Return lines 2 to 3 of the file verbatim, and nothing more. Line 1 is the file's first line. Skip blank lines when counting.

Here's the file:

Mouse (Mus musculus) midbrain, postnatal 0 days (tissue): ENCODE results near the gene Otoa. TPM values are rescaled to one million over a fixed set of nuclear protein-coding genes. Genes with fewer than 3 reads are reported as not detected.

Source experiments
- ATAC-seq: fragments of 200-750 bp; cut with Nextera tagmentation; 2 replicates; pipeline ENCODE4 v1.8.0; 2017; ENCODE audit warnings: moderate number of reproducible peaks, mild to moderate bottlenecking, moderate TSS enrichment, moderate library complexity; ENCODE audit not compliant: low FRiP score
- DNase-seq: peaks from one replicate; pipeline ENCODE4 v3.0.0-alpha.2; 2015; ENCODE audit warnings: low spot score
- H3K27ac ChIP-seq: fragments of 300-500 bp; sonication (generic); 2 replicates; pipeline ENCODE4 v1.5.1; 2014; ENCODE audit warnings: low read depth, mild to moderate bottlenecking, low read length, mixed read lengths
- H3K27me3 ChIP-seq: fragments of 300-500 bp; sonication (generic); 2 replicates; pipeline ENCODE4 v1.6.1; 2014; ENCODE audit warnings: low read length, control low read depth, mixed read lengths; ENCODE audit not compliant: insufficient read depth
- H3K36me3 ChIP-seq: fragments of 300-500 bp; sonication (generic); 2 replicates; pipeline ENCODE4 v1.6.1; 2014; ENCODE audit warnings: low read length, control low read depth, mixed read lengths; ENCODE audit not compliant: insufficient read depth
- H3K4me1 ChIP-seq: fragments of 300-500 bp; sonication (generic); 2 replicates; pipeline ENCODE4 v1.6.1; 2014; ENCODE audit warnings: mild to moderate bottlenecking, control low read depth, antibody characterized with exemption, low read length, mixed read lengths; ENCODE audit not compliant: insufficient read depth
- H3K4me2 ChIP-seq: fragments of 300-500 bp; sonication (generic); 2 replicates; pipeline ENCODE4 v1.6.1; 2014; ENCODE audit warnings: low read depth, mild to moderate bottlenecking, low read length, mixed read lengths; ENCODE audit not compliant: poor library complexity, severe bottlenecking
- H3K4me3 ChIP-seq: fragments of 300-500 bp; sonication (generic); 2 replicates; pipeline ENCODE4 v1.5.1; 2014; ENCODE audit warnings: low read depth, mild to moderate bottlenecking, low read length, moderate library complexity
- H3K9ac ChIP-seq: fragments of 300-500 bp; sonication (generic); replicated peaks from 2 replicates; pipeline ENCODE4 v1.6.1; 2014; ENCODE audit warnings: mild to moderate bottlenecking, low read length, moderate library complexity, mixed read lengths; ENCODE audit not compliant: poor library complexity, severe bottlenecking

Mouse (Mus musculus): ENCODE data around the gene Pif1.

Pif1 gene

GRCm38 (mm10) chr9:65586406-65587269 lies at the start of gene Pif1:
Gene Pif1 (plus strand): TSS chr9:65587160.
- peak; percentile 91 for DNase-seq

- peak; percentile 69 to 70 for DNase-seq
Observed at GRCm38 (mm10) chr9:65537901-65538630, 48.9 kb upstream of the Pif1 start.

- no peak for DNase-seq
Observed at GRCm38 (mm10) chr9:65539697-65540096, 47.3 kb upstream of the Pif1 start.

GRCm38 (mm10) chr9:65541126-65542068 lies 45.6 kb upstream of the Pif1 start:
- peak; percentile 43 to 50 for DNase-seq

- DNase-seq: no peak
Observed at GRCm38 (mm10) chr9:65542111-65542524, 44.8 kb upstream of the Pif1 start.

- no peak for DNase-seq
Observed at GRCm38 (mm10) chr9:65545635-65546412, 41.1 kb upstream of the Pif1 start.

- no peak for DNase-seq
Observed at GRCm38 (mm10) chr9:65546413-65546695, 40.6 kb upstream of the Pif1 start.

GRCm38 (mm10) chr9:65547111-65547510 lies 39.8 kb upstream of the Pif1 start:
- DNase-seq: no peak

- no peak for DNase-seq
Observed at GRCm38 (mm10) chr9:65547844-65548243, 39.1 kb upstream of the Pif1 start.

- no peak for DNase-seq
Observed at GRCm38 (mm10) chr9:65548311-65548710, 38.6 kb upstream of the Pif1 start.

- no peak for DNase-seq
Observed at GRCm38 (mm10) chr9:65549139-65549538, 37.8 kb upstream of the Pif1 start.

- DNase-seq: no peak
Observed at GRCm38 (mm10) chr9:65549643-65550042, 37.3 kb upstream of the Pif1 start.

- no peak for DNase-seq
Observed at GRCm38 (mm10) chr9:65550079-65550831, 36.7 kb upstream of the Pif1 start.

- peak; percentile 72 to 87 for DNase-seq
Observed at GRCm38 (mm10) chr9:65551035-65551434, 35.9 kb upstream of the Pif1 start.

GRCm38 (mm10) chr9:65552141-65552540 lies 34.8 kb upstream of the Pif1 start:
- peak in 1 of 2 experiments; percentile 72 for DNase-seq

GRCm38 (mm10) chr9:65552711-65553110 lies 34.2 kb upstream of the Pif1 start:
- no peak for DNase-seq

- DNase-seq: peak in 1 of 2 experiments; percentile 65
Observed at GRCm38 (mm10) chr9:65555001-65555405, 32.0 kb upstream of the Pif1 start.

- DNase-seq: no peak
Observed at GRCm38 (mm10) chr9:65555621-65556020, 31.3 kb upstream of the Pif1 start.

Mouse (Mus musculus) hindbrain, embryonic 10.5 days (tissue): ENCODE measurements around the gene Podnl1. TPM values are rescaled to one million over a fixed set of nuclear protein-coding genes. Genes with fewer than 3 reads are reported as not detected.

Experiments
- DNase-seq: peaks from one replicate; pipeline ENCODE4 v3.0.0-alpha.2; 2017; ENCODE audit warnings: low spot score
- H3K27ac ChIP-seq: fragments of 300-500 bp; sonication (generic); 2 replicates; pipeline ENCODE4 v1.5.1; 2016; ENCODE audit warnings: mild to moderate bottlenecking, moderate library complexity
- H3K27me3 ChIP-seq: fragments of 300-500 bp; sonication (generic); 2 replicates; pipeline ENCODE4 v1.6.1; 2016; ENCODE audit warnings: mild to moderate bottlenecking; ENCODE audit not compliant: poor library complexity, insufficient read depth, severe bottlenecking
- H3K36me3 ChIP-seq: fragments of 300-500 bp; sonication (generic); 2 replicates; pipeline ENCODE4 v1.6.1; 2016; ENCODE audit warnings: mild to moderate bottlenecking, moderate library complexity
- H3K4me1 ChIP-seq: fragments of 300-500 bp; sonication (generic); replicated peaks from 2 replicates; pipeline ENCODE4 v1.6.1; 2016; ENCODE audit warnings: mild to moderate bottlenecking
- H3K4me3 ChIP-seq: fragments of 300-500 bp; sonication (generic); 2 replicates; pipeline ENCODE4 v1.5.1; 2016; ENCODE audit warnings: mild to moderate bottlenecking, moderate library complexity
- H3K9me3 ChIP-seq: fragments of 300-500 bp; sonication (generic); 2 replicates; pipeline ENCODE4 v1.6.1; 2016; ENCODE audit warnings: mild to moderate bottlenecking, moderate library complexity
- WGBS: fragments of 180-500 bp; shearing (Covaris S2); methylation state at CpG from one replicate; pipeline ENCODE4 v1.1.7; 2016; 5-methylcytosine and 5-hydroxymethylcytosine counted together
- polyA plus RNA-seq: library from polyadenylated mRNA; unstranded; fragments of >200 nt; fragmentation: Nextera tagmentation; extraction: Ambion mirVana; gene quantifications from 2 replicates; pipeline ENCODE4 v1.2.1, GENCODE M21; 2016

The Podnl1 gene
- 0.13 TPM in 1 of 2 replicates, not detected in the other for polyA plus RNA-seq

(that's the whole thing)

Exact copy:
Source experiments
- ATAC-seq: fragments of 200-750 bp; cut with Nextera tagmentation; 2 replicates; pipeline ENCODE4 v1.8.0; 2017; ENCODE audit warnings: moderate number of reproducible peaks, mild to moderate bottlenecking, moderate TSS enrichment, moderate library complexity; ENCODE audit not compliant: low FRiP score